The two vaccines approved for use in Canada are made by Pfizer-BioNTech and Moderna. 

Because the Pfizer vaccine needs to be  stored at extremely low temperatures, - 70 C, it has been deemed  inappropriate for use in remote areas without the necessary storage  facilities. In addition, it is distributed in trays of 975 doses which  can’t be broken down into smaller shipments for small communities.

Prince said some people in remote  Indigenous communities are wondering why health officials appear to be  pushing the Moderna vaccine on them, while urban areas receive the  Pfizer vaccine.

“I think maybe if they explained it or  educated people about it.... A lot of people never really understood the  difference between Pfizer and Moderna,” she says.

Confusion leads many people to turn to  social media or word-of-mouth to better understand vaccines.  Particularly in rural areas, Prince points out, internet access may be  limited. “They’re just going by what their family or friends are telling  them.”

As of Friday, more than 162,980 British Columbians had received their first vaccine injection and more than 17,562 of those had also received their second dose. 

More than 15,000 of those were people in  First Nations communities and members living outside communities,  according to the First Nations Health Authority. 

The health authority said it could not  comment on what percentage of residents of Indigenous communities were  opting to take the vaccine.

In a Jan. 14 media availability,  First Nations Health Authority acting chief medical officer Dr. Shannon  McDonald addressed the question of vaccine hesitancy in First Nations  communities.

“This is a matter of trust. That’s one of  the biggest challenges that we have come up against. Communities do not  universally have trust in the health-care system for lots of different  reasons in history. There is a long-standing issue of misinformation  around vaccines and there are some challenges to understanding the  technology of the mRNA vaccine versus what we’ve experienced in the  past,” she said.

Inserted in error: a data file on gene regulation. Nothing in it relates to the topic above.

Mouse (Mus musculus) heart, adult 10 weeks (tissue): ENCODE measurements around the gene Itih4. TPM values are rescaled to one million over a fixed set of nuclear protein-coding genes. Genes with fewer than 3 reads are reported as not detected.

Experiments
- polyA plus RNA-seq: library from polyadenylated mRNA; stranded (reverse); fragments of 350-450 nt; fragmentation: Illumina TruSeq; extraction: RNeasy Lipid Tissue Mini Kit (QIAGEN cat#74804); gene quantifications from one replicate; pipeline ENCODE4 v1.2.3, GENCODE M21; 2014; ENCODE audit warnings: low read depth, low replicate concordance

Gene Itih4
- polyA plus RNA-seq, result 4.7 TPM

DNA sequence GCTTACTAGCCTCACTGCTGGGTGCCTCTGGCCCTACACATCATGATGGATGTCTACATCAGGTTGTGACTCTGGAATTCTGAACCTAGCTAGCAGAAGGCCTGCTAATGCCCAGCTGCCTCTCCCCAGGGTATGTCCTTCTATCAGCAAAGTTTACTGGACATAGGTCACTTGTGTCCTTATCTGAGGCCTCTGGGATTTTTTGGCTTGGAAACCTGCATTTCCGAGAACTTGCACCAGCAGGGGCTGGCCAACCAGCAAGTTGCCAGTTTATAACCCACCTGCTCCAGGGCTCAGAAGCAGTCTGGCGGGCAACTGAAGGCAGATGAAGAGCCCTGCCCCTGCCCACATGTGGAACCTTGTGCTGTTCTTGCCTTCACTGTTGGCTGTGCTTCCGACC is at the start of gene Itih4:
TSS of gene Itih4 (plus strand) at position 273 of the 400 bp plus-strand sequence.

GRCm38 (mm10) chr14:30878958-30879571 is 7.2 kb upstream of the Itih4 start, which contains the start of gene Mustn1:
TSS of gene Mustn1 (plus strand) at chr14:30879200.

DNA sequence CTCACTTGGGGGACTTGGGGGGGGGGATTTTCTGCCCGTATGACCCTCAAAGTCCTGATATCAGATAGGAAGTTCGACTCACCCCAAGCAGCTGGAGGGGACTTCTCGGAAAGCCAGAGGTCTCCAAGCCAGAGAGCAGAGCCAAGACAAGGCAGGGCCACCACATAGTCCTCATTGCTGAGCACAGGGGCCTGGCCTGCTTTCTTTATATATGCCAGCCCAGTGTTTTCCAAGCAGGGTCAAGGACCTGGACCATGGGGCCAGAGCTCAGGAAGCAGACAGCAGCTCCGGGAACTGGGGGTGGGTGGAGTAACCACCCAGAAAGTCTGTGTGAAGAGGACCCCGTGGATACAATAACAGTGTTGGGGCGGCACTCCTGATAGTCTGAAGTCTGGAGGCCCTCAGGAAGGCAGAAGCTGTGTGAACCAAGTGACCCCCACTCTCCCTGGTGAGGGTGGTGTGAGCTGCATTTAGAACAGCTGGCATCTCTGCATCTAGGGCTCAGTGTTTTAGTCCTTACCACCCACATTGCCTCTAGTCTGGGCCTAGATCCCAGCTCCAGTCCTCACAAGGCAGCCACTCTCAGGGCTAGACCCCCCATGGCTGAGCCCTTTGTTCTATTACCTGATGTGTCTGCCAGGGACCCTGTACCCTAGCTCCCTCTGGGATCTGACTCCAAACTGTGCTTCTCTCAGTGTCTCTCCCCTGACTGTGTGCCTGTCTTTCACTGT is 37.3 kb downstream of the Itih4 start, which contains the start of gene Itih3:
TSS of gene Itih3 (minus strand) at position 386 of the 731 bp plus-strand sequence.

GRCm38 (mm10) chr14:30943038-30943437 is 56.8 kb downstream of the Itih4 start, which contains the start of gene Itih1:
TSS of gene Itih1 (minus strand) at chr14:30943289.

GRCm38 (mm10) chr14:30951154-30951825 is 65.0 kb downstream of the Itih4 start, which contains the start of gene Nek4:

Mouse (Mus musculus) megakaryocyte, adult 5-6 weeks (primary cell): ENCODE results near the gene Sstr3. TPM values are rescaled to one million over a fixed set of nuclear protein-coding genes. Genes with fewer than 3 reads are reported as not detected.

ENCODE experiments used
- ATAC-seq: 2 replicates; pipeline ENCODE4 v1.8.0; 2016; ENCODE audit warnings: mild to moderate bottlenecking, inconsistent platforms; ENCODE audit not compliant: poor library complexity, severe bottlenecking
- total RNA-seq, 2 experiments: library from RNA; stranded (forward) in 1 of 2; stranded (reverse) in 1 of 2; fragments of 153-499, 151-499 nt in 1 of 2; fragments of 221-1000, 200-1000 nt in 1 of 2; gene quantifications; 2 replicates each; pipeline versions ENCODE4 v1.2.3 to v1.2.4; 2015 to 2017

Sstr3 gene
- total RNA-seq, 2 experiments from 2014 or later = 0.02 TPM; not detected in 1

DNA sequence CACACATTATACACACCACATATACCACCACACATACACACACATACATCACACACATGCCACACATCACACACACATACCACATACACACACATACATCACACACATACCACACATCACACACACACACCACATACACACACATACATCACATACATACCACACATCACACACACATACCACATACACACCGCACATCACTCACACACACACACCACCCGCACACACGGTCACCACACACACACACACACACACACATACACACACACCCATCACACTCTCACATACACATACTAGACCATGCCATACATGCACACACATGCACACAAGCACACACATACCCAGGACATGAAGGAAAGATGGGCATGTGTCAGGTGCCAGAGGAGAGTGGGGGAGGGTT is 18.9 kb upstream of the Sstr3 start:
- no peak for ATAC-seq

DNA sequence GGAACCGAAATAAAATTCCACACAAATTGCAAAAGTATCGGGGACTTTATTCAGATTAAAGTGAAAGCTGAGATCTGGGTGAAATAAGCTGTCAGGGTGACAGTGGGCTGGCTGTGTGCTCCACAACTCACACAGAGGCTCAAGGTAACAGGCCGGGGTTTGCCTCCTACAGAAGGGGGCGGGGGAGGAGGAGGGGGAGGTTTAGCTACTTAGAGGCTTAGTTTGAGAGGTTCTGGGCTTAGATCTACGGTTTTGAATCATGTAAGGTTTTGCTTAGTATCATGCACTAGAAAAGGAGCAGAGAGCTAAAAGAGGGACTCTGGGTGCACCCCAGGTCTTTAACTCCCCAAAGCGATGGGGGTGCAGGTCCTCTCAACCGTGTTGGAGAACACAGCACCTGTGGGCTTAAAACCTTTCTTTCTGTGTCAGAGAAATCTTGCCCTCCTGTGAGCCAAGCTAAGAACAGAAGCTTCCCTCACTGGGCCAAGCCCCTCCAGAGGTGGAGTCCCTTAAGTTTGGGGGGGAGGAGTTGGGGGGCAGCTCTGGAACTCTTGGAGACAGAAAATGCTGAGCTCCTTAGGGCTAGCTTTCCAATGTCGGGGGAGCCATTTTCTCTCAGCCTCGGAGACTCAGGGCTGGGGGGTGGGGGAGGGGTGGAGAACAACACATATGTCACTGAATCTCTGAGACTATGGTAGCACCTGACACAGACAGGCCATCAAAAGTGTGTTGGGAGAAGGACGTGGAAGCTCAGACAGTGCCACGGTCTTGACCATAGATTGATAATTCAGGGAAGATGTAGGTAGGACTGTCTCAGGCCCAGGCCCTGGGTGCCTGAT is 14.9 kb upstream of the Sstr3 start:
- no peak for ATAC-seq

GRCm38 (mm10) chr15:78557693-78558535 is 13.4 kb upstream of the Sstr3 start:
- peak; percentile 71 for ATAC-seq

“Our role is communicate, communicate,  communicate and provide as much information as possible so people can  make informed choices about whether or not they accept the vaccination.”

In order to address that underlying  mistrust, Mosby says health officials and governments need to first  recognize the history of systemic racism in Canada’s health-care system.

“There’s not really an acknowledgement of  this historical trauma,” he says, adding that the Canadian government  declined to apologize for the nutritional testing on Indigenous  children, maintaining that it was covered under the 2009 apology for residential schools. 

“An inquiry into medical experimentation in  Indigenous communities is a start. But, in the short term, it means  public health authorities, governments, doctors need to acknowledge that  the cause of vaccine hesitancy in Indigenous communities has historical  origins, and that hesitancy is grounded in very real experiences of  being abused by the medical system.”

As for Sampare, he says he’s not entirely opposed to the COVID-19 vaccine, but he’s happy to wait it out until more is known. 

In the meantime, he’ll continue researching.

“You know, you put more care into who works  on your car than you do what you put in your body,” he says. “If there  was this much risk involved in working on my truck, I wouldn’t allow it.  So why would I allow my children to take that risk?”